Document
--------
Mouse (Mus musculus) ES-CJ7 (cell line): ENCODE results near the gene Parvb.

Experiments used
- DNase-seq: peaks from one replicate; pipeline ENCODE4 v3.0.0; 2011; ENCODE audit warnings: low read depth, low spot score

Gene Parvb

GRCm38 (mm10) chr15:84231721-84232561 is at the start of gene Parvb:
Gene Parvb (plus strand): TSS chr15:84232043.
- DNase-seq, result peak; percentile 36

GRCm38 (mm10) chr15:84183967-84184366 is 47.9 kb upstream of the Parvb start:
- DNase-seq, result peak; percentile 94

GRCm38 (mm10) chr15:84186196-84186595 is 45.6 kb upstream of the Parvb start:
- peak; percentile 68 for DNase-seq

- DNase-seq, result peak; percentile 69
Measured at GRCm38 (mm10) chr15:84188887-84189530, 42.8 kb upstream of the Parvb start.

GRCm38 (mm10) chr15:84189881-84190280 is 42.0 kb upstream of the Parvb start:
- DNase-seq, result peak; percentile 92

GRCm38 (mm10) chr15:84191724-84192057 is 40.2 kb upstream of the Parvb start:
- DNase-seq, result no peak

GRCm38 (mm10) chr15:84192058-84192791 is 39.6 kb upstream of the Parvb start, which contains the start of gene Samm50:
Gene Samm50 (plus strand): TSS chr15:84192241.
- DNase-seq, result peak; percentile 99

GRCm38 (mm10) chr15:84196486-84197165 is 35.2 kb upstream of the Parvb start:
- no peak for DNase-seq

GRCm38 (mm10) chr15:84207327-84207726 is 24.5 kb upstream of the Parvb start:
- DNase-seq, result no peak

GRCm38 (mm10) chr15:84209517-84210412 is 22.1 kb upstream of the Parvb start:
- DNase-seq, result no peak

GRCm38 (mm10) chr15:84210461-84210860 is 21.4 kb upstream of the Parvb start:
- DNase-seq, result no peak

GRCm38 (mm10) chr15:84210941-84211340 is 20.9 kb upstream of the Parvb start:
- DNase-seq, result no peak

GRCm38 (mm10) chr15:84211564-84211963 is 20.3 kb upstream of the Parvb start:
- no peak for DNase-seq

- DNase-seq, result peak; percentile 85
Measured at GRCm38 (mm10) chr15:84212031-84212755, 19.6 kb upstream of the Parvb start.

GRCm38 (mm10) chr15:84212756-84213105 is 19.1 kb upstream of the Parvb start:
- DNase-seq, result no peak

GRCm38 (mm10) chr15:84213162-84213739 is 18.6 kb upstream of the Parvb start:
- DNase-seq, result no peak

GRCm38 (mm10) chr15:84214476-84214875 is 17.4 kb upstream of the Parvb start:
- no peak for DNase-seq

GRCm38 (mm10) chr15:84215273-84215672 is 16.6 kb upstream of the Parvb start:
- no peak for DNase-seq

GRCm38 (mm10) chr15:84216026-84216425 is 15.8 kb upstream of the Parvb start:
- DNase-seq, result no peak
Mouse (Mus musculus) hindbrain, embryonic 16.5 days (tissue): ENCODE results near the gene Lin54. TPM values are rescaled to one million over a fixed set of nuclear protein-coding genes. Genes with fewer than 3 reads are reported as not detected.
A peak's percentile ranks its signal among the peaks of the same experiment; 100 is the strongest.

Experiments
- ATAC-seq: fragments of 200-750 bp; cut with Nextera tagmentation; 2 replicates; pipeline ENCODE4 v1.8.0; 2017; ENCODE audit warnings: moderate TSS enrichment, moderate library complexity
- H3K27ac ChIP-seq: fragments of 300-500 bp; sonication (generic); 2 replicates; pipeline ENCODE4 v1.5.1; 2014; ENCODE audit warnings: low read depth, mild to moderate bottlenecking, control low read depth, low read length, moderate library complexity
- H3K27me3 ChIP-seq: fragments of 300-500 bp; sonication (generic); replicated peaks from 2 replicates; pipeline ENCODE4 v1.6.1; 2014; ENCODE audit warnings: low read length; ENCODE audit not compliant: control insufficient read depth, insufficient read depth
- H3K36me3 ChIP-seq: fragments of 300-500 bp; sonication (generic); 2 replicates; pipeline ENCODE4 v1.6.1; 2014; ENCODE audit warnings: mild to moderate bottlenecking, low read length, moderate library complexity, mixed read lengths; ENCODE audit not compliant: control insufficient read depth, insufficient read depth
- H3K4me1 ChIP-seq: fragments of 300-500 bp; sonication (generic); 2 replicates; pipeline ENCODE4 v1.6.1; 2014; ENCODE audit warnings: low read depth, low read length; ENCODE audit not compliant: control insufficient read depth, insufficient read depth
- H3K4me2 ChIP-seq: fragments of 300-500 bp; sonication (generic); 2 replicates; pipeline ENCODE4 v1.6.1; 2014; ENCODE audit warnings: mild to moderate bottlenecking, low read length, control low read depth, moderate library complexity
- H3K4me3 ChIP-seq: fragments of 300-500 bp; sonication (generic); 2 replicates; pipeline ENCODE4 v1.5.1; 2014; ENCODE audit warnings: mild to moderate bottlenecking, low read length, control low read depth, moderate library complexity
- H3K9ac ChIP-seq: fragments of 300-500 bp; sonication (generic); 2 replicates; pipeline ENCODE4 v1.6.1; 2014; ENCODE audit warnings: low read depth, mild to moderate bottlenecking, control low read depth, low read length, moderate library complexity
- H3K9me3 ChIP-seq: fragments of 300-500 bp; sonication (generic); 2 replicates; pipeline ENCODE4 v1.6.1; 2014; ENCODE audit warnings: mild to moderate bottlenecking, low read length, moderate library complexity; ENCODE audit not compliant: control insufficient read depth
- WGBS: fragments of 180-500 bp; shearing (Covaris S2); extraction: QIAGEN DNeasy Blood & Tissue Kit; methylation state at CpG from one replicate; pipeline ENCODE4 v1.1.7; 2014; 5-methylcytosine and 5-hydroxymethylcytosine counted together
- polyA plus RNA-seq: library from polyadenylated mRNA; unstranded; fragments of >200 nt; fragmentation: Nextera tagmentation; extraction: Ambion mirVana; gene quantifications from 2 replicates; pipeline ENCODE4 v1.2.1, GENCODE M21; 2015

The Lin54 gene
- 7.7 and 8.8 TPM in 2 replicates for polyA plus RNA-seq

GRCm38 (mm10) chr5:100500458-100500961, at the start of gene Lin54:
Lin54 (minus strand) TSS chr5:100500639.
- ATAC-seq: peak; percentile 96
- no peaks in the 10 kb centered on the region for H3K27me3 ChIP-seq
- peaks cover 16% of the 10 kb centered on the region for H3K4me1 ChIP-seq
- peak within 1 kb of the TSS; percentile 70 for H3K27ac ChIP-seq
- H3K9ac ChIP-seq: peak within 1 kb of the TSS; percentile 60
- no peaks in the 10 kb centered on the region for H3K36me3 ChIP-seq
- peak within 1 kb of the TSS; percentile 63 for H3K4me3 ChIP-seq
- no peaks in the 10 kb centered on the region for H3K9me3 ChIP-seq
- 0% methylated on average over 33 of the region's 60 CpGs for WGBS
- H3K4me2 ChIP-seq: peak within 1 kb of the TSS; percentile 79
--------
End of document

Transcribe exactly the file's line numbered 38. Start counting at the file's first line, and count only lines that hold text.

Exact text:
- DNase-seq, result no peak